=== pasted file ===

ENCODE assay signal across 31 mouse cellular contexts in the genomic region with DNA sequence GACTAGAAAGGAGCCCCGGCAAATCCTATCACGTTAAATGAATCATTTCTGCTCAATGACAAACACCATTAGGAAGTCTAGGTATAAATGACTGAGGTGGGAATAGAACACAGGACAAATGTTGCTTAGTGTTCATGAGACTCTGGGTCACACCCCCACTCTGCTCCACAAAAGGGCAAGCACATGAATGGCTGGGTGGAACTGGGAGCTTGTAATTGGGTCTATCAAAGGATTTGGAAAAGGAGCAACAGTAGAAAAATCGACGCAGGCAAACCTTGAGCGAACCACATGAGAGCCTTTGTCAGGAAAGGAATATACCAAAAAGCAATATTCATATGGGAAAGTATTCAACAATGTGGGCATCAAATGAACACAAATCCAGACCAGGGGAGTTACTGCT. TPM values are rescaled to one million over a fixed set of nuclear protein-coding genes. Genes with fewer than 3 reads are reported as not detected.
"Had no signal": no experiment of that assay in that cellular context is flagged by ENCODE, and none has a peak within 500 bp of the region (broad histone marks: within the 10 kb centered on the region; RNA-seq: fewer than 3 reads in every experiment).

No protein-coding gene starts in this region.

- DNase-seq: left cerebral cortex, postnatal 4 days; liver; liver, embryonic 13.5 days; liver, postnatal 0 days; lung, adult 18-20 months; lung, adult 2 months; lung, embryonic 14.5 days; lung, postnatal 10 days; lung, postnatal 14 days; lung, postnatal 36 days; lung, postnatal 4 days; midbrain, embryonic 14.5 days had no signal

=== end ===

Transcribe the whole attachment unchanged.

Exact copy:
ENCODE assay signal across 31 mouse cellular contexts in the genomic region with DNA sequence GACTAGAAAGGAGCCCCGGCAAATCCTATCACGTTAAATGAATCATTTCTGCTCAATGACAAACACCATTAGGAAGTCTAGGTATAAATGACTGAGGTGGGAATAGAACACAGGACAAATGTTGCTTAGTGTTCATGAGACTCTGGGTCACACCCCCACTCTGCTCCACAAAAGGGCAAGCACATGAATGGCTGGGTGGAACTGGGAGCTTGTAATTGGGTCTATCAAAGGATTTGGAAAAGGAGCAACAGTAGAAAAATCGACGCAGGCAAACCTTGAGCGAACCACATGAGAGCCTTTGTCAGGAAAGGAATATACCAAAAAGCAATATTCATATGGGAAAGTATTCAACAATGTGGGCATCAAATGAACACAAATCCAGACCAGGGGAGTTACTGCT. TPM values are rescaled to one million over a fixed set of nuclear protein-coding genes. Genes with fewer than 3 reads are reported as not detected.
"Had no signal": no experiment of that assay in that cellular context is flagged by ENCODE, and none has a peak within 500 bp of the region (broad histone marks: within the 10 kb centered on the region; RNA-seq: fewer than 3 reads in every experiment).

No protein-coding gene starts in this region.

- DNase-seq: left cerebral cortex, postnatal 4 days; liver; liver, embryonic 13.5 days; liver, postnatal 0 days; lung, adult 18-20 months; lung, adult 2 months; lung, embryonic 14.5 days; lung, postnatal 10 days; lung, postnatal 14 days; lung, postnatal 36 days; lung, postnatal 4 days; midbrain, embryonic 14.5 days had no signal